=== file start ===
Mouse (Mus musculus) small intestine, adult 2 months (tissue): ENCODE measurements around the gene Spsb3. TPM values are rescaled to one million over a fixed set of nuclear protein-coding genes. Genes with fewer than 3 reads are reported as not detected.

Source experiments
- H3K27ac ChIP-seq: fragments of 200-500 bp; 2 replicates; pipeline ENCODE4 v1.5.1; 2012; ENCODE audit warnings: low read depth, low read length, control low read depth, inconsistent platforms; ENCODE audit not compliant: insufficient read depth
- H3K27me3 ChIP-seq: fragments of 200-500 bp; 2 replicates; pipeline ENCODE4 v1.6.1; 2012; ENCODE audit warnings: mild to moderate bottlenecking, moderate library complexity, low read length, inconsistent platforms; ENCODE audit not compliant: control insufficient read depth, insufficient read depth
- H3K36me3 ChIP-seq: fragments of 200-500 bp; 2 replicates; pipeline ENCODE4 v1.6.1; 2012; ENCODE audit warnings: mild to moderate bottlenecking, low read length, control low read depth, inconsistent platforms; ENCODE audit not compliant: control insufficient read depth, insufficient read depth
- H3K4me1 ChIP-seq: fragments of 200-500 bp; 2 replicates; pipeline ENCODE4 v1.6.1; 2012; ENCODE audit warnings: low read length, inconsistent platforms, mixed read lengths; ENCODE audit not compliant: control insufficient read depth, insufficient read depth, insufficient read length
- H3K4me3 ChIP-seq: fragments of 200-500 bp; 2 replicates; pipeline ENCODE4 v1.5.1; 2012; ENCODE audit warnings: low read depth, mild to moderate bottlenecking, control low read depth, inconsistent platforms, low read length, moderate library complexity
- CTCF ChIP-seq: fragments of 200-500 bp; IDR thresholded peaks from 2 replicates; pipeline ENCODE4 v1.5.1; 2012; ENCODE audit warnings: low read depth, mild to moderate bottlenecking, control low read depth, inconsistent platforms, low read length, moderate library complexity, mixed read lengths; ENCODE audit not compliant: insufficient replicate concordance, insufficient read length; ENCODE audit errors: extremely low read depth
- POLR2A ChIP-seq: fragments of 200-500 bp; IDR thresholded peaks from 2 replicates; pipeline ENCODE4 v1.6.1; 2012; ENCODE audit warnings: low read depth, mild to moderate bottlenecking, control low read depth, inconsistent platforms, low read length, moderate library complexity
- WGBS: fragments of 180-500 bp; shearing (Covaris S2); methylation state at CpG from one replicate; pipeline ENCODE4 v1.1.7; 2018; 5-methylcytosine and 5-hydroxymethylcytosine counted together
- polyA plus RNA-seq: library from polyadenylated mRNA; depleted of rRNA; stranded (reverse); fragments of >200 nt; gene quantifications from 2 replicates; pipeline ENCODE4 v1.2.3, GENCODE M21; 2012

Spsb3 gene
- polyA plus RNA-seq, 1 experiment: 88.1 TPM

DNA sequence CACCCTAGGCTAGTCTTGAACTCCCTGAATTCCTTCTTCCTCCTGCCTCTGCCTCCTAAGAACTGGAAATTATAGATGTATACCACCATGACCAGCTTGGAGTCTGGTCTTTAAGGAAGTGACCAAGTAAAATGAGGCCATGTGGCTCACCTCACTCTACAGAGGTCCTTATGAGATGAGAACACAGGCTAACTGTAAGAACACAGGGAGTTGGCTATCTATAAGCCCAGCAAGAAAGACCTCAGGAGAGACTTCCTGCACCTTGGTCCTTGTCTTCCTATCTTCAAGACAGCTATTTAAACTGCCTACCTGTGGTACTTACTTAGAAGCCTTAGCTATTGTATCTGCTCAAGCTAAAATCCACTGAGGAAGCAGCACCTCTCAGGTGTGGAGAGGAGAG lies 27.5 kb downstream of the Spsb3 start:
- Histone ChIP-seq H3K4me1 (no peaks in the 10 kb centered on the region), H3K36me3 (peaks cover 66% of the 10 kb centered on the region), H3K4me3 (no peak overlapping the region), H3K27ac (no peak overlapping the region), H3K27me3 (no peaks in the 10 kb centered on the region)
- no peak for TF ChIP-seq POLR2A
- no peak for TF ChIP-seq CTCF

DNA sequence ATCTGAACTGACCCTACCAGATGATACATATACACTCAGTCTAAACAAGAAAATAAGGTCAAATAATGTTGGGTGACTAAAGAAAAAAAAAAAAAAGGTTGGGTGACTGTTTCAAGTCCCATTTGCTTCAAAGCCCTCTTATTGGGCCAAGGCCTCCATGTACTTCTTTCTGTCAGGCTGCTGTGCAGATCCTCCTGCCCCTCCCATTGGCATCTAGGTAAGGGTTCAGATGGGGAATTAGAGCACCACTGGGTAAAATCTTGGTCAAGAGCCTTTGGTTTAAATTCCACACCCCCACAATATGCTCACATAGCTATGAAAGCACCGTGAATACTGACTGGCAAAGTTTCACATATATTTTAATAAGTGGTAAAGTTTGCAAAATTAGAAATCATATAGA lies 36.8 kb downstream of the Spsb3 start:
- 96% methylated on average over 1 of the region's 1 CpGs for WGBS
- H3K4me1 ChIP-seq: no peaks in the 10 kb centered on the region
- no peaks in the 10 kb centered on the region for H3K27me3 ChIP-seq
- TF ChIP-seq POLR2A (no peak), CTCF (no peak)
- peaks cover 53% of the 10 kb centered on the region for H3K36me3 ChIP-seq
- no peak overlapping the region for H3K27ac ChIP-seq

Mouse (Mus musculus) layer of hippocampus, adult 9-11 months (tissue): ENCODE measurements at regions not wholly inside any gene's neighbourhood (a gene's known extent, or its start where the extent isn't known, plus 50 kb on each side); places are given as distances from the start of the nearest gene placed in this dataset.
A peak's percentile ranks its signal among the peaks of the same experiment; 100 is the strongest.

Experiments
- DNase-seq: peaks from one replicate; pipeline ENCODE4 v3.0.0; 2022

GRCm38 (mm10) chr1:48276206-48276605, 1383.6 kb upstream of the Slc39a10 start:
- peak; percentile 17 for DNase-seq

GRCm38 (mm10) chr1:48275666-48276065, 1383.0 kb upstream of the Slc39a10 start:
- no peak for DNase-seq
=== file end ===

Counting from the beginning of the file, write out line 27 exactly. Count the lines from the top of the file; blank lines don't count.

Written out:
Experiments